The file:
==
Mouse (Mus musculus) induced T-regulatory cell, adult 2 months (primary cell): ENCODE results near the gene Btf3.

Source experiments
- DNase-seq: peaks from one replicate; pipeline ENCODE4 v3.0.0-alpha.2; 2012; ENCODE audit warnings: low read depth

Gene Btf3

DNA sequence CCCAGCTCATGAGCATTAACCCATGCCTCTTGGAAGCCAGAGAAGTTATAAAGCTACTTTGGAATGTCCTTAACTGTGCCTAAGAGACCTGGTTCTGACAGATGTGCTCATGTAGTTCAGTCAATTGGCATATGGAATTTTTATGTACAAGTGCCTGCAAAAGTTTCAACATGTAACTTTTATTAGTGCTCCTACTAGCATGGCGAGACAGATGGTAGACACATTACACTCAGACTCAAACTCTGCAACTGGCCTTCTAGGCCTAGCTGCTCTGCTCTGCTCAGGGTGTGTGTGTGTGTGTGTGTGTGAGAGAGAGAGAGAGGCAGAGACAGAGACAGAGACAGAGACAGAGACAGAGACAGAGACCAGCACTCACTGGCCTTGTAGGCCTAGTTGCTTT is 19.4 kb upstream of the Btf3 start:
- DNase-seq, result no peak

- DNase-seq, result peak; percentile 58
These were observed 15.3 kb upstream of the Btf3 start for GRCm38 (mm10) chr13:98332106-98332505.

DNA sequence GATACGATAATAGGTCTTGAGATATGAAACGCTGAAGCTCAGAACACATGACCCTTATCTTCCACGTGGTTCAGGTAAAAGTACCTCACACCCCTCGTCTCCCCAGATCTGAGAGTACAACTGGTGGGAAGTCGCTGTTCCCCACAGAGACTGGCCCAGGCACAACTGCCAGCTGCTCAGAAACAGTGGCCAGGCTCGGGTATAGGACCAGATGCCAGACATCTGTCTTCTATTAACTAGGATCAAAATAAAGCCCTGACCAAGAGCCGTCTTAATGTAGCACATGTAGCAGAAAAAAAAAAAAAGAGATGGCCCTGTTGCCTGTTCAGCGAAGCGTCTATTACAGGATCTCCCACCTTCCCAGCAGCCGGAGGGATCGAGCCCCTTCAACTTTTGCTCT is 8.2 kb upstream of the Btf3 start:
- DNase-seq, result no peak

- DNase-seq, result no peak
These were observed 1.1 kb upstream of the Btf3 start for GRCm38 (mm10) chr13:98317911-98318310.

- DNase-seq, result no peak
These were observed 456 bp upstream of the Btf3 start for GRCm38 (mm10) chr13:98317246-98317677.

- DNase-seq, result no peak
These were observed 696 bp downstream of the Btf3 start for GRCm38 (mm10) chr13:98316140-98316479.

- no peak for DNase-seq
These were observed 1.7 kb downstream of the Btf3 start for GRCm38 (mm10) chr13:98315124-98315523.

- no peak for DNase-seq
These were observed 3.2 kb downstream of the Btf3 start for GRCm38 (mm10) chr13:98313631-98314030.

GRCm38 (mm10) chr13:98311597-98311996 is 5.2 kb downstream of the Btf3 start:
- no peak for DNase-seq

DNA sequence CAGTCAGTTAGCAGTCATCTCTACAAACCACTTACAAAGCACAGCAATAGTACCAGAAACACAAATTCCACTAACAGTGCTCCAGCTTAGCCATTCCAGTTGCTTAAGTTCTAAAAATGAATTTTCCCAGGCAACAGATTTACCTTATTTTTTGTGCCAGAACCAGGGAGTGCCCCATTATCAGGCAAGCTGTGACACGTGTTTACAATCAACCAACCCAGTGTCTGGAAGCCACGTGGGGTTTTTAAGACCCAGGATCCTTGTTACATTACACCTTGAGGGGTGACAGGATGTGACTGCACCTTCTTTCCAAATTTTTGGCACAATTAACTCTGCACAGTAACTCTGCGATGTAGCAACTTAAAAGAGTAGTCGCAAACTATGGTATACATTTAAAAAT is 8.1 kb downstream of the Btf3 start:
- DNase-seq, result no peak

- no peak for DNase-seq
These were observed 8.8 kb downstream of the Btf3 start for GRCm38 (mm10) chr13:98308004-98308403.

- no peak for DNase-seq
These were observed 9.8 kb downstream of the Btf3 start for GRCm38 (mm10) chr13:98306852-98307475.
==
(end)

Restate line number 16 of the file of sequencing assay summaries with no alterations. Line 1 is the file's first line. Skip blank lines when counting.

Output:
These were observed 696 bp downstream of the Btf3 start for GRCm38 (mm10) chr13:98316140-98316479.